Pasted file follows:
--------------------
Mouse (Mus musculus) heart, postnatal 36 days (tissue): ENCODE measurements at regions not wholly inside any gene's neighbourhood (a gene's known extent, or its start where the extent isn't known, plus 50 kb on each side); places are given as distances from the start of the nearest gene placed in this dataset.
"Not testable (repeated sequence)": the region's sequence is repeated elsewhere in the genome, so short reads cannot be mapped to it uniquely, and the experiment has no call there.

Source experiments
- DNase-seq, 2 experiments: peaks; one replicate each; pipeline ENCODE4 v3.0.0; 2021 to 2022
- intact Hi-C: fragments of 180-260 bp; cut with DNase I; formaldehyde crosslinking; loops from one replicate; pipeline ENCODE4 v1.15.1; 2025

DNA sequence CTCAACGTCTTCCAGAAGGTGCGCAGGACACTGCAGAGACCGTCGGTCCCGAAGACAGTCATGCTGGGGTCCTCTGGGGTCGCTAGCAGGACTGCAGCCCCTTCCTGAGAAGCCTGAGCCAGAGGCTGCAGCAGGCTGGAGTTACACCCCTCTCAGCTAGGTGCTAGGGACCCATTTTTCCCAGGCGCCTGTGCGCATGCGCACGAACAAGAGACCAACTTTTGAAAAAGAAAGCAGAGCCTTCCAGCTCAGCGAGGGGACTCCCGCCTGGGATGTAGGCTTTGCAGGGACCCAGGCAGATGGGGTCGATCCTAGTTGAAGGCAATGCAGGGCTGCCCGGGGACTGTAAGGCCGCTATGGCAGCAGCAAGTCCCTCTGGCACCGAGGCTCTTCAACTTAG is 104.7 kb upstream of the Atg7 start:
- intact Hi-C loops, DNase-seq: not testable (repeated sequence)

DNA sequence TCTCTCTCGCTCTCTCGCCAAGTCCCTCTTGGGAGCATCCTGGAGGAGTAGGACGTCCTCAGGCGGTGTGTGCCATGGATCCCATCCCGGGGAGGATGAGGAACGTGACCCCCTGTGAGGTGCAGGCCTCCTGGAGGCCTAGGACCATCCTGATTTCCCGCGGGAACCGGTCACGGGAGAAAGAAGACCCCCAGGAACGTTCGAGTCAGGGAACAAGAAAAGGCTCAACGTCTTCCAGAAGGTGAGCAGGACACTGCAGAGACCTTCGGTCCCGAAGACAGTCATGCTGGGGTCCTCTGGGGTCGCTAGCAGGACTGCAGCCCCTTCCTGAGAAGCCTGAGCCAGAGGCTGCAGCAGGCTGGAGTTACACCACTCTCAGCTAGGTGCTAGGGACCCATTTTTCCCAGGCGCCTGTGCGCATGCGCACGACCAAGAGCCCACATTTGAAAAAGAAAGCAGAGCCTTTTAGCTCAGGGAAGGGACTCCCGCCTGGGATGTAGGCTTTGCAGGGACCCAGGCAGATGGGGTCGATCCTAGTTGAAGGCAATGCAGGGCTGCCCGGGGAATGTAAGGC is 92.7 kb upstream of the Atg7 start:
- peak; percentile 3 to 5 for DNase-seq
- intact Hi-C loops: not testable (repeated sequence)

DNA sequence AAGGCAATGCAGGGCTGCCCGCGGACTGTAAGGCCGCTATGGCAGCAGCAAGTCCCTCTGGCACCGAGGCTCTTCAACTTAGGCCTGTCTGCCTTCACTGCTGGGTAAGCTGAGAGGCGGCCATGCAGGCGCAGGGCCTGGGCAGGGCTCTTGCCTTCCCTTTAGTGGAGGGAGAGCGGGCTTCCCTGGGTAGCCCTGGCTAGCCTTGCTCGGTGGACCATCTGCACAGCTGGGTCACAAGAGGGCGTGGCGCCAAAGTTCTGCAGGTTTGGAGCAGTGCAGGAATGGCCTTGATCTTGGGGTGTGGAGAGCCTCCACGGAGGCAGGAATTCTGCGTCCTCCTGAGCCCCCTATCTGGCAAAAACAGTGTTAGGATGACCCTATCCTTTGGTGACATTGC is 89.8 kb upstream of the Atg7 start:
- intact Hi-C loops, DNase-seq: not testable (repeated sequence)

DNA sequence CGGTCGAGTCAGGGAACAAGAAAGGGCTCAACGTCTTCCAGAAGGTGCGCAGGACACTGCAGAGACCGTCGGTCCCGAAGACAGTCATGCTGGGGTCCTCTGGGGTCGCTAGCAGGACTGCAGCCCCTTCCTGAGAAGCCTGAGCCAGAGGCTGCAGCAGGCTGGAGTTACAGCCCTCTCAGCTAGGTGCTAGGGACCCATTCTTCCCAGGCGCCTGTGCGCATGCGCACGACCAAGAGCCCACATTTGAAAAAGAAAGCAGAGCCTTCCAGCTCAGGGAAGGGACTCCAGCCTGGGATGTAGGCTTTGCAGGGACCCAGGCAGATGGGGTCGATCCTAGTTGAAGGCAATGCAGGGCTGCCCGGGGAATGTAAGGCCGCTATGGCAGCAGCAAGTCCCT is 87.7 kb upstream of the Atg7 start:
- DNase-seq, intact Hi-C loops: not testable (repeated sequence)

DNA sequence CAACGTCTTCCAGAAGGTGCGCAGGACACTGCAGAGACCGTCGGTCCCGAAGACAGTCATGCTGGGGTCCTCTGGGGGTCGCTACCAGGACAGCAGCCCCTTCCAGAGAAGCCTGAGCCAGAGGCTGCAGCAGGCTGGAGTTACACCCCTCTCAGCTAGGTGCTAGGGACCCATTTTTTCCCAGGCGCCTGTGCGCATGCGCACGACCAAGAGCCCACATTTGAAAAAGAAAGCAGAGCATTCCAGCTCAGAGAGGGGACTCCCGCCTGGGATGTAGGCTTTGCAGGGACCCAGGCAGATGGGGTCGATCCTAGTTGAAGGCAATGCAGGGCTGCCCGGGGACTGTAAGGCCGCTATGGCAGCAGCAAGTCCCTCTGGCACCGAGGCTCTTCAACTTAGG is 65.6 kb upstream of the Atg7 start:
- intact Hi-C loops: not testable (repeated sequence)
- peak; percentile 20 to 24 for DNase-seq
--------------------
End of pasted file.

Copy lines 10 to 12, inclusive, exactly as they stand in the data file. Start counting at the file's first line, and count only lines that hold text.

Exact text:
- intact Hi-C loops: not testable (repeated sequence)

DNA sequence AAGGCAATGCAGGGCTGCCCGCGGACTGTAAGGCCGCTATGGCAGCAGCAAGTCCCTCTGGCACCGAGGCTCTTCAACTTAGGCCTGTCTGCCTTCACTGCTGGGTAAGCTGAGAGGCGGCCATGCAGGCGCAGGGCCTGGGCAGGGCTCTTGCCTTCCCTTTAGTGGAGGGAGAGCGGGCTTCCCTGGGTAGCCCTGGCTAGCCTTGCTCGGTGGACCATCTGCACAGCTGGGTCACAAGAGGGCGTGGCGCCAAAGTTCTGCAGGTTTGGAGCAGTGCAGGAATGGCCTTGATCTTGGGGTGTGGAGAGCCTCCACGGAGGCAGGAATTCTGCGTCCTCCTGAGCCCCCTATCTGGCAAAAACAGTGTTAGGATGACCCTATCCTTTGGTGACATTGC is 89.8 kb upstream of the Atg7 start:
- intact Hi-C loops, DNase-seq: not testable (repeated sequence)